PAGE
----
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04 Mar Written by  Kimberly Ward

Lupita: Hollywood’s Newest Black Fetish

Lupita Nyong’o, like Whoopi Goldberg in 'Colour Purple' in 1985, Jennifer Hudson in 2006’s 'Dreamgirls', Gabourey Sidibe in 'Precious' in 2009 and Viola Davis in the 2011 film 'The Help', is the latest in a line of previously unknown black women with a non-standard form of beauty to have come out of nowhere to capture the hearts and minds of critics and fans worldwide, sweeping the awards season with armfuls of trophies for their (debut) performance in a film about poor, oppressed black people.

And the darker the fresh, young talent’s skin or the bigger her girth, the more likely she is to garner praise for her gritty, moving, and intense portrayal of a tragic character who spends most of the film in question depressed.

The unconventional looking starlet (or in the case of Viola Davis, the previously little-known talent) is placed on a pedestal by the media that falls over itself to declare her beautiful (when previously such looks were never even present in the mainstream, much less praised) and kick-start discussions about black beauty in a white beauty dominated world. The lucky woman’s own traumatic true story is also publicised to add fascination and an uplifting ‘triumph over adversity’ angle to the media glare.

But it is curious that the powers that be in Hollywood seem to like producing and then exalting films that cast black people in an unfortunate universe where they face untold suffering, cast a distinctive-looking woman in the lead or supporting role, and then celebrate her.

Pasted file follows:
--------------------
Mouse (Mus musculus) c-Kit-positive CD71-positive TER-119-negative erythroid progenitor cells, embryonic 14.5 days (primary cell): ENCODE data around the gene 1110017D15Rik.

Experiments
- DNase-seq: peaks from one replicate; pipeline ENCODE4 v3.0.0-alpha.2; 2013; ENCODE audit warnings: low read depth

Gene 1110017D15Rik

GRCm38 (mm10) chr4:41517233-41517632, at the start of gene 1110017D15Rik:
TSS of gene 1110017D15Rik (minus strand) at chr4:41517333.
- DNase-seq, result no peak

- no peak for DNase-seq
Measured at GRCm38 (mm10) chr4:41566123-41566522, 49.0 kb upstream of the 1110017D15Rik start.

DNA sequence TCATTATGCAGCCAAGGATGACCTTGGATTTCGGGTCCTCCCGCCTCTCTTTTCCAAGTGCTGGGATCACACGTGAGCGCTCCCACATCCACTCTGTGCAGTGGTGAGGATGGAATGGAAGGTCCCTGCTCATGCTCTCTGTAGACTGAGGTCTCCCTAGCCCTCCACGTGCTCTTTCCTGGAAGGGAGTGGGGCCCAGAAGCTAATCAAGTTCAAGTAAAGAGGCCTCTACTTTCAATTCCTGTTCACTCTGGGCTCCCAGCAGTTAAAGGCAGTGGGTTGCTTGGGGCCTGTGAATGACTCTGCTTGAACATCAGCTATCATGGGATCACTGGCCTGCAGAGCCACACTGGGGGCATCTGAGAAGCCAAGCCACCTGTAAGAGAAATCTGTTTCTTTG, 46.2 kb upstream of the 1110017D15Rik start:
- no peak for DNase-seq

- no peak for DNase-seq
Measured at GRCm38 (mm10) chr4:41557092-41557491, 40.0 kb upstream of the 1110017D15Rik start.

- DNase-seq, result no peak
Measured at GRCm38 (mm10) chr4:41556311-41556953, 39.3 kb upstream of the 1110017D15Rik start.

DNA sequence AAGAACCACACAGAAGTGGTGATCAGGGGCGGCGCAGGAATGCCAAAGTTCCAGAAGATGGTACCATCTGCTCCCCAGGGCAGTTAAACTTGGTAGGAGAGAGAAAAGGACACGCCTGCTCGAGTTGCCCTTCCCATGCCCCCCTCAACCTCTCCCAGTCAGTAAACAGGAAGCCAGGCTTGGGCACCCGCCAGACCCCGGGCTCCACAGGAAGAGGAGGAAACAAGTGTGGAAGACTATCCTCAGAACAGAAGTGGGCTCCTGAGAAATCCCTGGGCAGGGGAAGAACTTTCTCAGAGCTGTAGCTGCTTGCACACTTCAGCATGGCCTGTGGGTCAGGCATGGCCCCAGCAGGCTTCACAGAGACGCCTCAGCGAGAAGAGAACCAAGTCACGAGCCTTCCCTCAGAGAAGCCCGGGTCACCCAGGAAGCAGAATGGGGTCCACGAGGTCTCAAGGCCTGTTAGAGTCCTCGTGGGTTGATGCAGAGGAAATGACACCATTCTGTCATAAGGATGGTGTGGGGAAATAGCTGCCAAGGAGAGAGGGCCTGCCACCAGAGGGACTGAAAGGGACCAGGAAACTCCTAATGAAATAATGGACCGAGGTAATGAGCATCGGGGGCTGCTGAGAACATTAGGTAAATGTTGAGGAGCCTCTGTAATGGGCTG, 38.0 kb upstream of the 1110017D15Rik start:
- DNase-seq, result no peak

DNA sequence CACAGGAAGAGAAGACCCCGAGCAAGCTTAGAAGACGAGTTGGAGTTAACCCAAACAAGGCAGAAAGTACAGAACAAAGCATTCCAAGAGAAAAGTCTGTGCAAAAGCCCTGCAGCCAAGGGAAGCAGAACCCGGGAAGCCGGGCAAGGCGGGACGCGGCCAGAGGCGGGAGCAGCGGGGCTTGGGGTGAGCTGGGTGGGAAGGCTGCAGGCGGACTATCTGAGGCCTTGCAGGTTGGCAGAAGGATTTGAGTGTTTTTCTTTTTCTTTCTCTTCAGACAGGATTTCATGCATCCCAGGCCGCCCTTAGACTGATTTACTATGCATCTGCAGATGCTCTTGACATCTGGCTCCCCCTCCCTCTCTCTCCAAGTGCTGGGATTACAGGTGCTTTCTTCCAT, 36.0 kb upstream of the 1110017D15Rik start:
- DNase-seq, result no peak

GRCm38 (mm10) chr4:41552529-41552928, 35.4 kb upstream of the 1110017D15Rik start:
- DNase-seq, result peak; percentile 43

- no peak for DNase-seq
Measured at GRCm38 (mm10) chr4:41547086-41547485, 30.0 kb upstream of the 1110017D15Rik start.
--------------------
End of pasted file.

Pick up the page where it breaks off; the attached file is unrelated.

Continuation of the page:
Why does female African-American film success always have to rise from torment?

Halle Berry too won a Best Actress Oscar for her role in 'Monster’s Ball' (2001) as poor widow Leticia – whose husband is killed on death row and whose overweight son is run over by a car – who then copulates with the white warden who oversaw the execution of her husband in a raw, uncomfortably realistic sex scene, the kind normally reserved for pornography.

Although Halle was an established actress before this role, she was similarly thrust into the limelight and widely tipped to win an Oscar following 'Monster’s Ball'. But the movie’s makers, the Academy and even Halle herself received criticism from the African American community for the inelegance of her character and the seeming requirement that only such a debased role could get her professional recognition.

Rapper Jadakiss, in a track titled 'Why?', voiced the exasperations of his community in relation to the gongs given to black actors that year (co-incidentally Denzel Washington, the doyen of upright, inspirational movie characters, won a Best Actor Oscar for playing a corrupt police officer in 'Training Day' (2001), the first ‘negative’ role of his career): ‘Why Halle have to let a white man pop her to get a Oscar/Why Denzel have to be crooked before he took it?’

Indeed.